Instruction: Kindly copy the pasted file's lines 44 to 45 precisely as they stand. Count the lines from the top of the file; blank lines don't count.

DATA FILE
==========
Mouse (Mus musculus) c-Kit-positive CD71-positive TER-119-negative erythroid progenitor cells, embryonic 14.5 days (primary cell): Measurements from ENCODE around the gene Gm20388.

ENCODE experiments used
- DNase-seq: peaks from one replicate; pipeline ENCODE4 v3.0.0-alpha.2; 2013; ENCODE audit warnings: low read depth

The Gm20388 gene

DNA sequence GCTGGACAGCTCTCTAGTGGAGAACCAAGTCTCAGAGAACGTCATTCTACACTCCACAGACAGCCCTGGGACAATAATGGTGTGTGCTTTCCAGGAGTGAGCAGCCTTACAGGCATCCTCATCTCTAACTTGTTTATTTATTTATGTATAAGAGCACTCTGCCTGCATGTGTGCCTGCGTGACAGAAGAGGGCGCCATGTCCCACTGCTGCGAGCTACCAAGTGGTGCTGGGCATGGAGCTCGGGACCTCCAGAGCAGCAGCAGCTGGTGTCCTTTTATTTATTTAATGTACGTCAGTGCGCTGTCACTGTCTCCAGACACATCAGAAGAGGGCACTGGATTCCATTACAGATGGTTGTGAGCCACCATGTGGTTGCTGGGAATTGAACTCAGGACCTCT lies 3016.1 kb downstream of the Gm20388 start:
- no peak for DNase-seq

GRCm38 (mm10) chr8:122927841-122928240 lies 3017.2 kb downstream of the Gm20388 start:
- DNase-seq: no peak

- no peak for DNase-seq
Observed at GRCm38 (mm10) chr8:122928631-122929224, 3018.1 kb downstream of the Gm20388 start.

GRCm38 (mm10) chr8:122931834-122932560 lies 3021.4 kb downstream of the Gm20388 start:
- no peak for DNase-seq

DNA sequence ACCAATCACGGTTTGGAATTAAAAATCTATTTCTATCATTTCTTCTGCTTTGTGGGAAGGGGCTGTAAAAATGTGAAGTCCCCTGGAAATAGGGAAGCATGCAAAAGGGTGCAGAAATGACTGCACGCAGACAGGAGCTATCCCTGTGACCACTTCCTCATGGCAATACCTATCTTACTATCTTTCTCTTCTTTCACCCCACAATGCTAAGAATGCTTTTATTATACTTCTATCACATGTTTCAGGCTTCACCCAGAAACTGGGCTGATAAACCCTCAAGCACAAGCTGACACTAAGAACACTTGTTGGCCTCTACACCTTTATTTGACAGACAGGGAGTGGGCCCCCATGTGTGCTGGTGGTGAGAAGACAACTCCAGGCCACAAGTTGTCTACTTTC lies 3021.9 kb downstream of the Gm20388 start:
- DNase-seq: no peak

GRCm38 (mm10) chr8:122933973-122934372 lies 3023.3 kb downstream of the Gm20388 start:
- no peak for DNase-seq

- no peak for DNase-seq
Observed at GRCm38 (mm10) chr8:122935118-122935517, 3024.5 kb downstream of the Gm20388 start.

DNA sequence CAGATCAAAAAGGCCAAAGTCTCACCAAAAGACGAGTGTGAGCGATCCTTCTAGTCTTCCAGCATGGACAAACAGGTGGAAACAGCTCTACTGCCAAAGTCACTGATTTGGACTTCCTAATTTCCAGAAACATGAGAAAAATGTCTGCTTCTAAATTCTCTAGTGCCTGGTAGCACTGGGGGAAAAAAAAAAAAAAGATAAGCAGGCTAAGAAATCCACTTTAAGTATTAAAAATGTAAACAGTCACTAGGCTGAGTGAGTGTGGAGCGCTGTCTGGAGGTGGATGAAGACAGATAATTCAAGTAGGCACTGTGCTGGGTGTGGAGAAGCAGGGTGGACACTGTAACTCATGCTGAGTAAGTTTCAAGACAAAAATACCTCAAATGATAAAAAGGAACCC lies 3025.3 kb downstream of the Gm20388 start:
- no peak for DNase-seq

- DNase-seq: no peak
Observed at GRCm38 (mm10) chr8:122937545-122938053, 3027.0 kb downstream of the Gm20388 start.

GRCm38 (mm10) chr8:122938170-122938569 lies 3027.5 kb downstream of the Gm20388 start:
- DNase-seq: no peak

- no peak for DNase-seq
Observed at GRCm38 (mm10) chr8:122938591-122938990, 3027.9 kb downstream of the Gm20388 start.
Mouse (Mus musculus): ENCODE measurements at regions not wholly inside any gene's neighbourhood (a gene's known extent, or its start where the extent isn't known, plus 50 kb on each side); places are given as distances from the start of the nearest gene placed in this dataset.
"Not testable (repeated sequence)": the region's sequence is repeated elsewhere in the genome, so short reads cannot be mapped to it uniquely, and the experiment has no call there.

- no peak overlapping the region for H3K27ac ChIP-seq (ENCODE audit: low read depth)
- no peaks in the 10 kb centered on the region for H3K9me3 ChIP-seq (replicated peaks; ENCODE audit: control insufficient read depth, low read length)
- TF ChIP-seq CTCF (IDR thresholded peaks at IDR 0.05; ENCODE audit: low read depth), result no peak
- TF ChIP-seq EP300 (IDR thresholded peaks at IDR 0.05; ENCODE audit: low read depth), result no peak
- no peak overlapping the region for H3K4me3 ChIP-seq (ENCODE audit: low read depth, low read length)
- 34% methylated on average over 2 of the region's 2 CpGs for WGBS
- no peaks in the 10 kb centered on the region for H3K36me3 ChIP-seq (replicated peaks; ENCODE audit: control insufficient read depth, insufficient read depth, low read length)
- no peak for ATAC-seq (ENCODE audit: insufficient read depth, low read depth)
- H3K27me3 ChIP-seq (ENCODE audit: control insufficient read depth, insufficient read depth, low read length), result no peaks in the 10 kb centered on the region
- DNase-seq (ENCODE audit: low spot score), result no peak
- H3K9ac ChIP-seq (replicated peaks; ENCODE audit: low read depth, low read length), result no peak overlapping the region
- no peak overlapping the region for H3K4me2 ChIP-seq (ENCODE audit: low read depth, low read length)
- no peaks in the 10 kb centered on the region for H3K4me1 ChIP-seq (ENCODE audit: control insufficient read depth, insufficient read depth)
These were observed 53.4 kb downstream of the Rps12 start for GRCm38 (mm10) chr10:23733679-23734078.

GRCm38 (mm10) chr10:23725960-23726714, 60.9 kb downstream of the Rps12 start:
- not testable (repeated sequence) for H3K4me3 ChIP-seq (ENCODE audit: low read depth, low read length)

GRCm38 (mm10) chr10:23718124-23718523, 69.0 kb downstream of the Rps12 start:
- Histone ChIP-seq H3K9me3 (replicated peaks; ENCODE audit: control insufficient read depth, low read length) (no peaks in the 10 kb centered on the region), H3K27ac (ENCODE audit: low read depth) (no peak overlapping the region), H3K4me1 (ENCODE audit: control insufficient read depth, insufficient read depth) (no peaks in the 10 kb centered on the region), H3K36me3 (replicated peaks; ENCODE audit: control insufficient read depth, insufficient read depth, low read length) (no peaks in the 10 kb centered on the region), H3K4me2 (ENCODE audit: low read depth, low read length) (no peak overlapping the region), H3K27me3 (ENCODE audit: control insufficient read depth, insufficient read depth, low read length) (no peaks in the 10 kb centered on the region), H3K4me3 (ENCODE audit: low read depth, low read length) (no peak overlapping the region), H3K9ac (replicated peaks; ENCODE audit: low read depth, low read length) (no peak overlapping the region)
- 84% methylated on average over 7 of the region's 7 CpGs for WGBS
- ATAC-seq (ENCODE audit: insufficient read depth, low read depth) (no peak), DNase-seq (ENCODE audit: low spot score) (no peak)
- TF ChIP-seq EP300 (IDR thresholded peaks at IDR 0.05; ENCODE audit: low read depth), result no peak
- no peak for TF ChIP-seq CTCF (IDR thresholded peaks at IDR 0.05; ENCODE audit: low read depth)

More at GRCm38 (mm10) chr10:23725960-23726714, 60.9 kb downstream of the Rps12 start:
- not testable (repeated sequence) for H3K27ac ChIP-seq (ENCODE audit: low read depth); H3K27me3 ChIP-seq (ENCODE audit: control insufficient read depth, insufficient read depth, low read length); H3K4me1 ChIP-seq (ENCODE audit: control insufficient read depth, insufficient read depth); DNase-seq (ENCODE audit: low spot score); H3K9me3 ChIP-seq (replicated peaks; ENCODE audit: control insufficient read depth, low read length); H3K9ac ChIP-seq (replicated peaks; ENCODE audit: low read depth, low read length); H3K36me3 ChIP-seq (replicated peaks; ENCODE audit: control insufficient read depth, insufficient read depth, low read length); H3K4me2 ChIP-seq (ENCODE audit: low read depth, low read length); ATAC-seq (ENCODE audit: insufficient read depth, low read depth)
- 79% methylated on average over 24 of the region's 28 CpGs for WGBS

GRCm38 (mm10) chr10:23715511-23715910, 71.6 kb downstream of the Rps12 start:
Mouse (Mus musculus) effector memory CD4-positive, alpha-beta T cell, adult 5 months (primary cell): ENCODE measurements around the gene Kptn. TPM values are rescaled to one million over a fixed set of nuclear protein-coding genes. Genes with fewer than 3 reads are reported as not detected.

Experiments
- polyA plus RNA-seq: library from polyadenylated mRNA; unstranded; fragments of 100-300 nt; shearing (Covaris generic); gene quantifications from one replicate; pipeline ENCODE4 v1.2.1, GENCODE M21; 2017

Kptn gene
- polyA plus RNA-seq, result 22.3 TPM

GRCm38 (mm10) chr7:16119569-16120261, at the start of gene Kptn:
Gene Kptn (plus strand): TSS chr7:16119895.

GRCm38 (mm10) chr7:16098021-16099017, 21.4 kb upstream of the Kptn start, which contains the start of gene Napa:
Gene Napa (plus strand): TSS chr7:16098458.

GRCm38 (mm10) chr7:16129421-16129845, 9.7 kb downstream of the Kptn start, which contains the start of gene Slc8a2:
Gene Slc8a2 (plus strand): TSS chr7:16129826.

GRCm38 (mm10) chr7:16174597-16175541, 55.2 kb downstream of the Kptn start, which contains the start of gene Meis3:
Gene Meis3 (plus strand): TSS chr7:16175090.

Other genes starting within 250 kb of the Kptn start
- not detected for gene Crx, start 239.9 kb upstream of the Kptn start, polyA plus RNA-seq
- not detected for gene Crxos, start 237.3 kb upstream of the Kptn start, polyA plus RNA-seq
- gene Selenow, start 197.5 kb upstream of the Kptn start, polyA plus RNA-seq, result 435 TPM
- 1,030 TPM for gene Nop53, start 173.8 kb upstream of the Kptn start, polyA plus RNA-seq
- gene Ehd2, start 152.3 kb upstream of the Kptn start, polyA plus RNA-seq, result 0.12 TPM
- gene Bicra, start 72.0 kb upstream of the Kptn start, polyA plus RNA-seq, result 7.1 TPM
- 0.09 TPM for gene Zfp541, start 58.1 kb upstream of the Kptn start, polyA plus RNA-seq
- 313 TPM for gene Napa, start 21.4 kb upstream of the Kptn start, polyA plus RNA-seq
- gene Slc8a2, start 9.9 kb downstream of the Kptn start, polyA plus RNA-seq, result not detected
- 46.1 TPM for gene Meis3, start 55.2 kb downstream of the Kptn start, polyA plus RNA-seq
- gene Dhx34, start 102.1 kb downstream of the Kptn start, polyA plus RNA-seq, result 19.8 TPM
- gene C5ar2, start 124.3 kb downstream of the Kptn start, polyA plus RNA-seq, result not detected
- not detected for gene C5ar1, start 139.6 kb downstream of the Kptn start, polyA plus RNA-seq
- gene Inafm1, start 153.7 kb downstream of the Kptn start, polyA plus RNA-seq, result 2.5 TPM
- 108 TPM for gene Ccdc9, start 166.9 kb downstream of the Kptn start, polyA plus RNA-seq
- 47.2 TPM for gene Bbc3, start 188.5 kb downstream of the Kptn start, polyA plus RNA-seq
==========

- not testable (repeated sequence) for H3K4me3 ChIP-seq (ENCODE audit: low read depth, low read length)

GRCm38 (mm10) chr10:23718124-23718523, 69.0 kb downstream of the Rps12 start: